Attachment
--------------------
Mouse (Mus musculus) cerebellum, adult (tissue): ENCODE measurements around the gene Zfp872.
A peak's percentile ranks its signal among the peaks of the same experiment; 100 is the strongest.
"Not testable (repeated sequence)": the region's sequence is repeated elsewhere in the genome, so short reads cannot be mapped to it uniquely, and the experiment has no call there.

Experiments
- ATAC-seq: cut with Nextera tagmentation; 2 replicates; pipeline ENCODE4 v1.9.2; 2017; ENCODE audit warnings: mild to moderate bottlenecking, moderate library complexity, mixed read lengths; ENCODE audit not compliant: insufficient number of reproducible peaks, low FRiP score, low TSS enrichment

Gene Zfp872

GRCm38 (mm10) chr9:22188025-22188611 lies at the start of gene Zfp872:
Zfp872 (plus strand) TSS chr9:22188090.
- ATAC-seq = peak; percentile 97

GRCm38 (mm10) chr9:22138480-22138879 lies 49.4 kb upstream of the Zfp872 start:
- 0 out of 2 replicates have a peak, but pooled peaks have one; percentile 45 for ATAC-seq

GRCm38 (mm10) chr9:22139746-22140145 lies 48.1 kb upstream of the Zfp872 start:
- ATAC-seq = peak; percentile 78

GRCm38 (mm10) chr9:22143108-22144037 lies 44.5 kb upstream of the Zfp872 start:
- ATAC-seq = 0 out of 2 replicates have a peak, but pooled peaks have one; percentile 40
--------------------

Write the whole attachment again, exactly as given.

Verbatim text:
Mouse (Mus musculus) cerebellum, adult (tissue): ENCODE measurements around the gene Zfp872.
A peak's percentile ranks its signal among the peaks of the same experiment; 100 is the strongest.
"Not testable (repeated sequence)": the region's sequence is repeated elsewhere in the genome, so short reads cannot be mapped to it uniquely, and the experiment has no call there.

Experiments
- ATAC-seq: cut with Nextera tagmentation; 2 replicates; pipeline ENCODE4 v1.9.2; 2017; ENCODE audit warnings: mild to moderate bottlenecking, moderate library complexity, mixed read lengths; ENCODE audit not compliant: insufficient number of reproducible peaks, low FRiP score, low TSS enrichment

Gene Zfp872

GRCm38 (mm10) chr9:22188025-22188611 lies at the start of gene Zfp872:
Zfp872 (plus strand) TSS chr9:22188090.
- ATAC-seq = peak; percentile 97

GRCm38 (mm10) chr9:22138480-22138879 lies 49.4 kb upstream of the Zfp872 start:
- 0 out of 2 replicates have a peak, but pooled peaks have one; percentile 45 for ATAC-seq

GRCm38 (mm10) chr9:22139746-22140145 lies 48.1 kb upstream of the Zfp872 start:
- ATAC-seq = peak; percentile 78

GRCm38 (mm10) chr9:22143108-22144037 lies 44.5 kb upstream of the Zfp872 start:
- ATAC-seq = 0 out of 2 replicates have a peak, but pooled peaks have one; percentile 40